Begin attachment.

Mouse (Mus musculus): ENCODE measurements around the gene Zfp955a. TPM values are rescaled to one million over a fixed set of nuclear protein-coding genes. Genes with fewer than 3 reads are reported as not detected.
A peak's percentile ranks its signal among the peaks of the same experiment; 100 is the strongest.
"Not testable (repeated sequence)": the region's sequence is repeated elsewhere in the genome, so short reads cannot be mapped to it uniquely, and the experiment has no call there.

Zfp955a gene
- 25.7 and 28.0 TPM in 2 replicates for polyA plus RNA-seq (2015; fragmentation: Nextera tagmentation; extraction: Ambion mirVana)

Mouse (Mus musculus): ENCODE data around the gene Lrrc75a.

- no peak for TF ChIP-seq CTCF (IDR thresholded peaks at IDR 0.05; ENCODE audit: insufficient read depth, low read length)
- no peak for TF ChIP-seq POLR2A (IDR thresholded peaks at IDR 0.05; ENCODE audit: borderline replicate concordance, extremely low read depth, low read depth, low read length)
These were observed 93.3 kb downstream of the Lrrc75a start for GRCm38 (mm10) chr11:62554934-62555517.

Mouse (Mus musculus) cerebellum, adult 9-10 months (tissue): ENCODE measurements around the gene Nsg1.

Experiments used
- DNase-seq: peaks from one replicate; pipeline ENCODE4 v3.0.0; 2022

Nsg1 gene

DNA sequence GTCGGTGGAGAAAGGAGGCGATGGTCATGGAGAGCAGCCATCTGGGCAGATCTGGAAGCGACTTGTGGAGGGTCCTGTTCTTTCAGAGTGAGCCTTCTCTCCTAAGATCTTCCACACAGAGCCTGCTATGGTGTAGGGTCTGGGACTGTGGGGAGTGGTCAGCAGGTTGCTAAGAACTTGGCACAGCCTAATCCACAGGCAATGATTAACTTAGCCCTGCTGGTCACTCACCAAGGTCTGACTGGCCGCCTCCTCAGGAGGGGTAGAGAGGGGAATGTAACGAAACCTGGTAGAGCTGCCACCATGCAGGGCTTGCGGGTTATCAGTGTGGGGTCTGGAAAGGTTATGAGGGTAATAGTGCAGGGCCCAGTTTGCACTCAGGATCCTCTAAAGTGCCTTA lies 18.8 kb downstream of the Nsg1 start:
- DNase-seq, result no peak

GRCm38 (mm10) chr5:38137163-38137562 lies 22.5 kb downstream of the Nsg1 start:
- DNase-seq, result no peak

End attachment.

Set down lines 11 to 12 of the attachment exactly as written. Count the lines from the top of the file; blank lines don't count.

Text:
Experiments used
- DNase-seq: peaks from one replicate; pipeline ENCODE4 v3.0.0; 2022